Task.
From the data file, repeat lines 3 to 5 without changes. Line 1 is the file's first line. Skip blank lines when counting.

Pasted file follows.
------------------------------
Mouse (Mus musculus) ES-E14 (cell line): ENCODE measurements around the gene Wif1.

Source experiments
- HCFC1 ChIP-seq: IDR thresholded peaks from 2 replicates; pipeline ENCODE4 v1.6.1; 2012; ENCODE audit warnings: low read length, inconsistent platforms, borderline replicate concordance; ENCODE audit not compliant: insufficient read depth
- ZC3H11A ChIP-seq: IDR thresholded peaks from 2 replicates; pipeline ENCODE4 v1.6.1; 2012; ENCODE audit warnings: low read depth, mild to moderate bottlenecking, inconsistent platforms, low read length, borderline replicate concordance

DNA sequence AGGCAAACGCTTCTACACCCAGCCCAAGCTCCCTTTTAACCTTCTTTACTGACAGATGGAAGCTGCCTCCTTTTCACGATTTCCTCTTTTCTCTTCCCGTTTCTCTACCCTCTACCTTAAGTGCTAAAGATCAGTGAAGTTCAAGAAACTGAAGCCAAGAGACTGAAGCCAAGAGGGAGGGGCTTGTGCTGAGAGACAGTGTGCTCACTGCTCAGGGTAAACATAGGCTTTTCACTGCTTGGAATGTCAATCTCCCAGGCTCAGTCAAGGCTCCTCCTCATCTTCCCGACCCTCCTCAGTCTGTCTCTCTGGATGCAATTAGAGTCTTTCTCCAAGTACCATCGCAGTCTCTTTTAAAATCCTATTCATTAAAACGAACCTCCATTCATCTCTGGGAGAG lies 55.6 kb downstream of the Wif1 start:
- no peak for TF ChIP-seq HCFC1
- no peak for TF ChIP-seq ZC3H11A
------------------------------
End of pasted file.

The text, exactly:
- HCFC1 ChIP-seq: IDR thresholded peaks from 2 replicates; pipeline ENCODE4 v1.6.1; 2012; ENCODE audit warnings: low read length, inconsistent platforms, borderline replicate concordance; ENCODE audit not compliant: insufficient read depth
- ZC3H11A ChIP-seq: IDR thresholded peaks from 2 replicates; pipeline ENCODE4 v1.6.1; 2012; ENCODE audit warnings: low read depth, mild to moderate bottlenecking, inconsistent platforms, low read length, borderline replicate concordance

DNA sequence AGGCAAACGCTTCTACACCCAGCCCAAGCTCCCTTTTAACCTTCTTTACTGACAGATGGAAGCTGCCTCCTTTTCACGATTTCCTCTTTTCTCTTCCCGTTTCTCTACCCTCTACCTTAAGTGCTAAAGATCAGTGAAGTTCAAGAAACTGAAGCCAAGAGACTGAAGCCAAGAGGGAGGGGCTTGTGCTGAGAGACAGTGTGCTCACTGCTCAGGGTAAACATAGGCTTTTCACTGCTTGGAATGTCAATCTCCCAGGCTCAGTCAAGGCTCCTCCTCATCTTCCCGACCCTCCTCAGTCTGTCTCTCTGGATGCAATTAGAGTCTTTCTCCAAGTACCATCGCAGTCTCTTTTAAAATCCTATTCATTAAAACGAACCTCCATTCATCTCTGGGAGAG lies 55.6 kb downstream of the Wif1 start: